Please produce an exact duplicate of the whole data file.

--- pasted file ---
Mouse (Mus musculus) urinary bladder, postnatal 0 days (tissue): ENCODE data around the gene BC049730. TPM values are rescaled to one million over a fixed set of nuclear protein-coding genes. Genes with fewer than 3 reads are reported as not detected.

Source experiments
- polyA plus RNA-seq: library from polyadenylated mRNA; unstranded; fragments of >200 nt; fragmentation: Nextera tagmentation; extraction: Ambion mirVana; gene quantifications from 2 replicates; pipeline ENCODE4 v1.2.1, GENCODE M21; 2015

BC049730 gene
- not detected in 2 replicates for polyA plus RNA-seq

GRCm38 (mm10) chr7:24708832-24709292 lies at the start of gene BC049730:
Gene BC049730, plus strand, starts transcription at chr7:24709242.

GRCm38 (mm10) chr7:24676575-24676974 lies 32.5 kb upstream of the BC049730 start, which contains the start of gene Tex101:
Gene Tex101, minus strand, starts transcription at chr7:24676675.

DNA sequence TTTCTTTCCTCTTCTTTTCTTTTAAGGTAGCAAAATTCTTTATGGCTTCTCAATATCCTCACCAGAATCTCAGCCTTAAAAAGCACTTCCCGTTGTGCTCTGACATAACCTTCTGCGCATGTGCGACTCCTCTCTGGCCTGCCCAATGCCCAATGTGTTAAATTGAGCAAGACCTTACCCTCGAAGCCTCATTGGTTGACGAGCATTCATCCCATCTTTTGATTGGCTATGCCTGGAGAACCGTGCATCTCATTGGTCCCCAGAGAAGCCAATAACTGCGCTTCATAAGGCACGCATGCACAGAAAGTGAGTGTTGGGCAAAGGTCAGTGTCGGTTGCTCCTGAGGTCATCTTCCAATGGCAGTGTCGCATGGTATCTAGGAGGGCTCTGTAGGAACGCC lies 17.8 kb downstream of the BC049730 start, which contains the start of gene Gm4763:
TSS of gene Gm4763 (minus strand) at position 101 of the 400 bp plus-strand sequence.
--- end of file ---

Mouse (Mus musculus) urinary bladder, postnatal 0 days (tissue): ENCODE data around the gene BC049730. TPM values are rescaled to one million over a fixed set of nuclear protein-coding genes. Genes with fewer than 3 reads are reported as not detected.

Source experiments
- polyA plus RNA-seq: library from polyadenylated mRNA; unstranded; fragments of >200 nt; fragmentation: Nextera tagmentation; extraction: Ambion mirVana; gene quantifications from 2 replicates; pipeline ENCODE4 v1.2.1, GENCODE M21; 2015

BC049730 gene
- not detected in 2 replicates for polyA plus RNA-seq

GRCm38 (mm10) chr7:24708832-24709292 lies at the start of gene BC049730:
Gene BC049730, plus strand, starts transcription at chr7:24709242.

GRCm38 (mm10) chr7:24676575-24676974 lies 32.5 kb upstream of the BC049730 start, which contains the start of gene Tex101:
Gene Tex101, minus strand, starts transcription at chr7:24676675.

DNA sequence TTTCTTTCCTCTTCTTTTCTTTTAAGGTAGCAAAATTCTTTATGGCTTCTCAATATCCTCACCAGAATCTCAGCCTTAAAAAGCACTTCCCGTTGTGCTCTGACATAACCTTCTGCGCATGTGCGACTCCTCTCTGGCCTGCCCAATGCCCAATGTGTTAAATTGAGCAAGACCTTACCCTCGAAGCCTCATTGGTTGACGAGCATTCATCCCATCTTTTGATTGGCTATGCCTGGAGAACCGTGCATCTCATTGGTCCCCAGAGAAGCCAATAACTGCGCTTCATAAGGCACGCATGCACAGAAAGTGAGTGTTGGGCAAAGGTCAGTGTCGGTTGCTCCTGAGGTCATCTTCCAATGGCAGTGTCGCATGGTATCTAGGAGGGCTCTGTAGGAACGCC lies 17.8 kb downstream of the BC049730 start, which contains the start of gene Gm4763:
TSS of gene Gm4763 (minus strand) at position 101 of the 400 bp plus-strand sequence.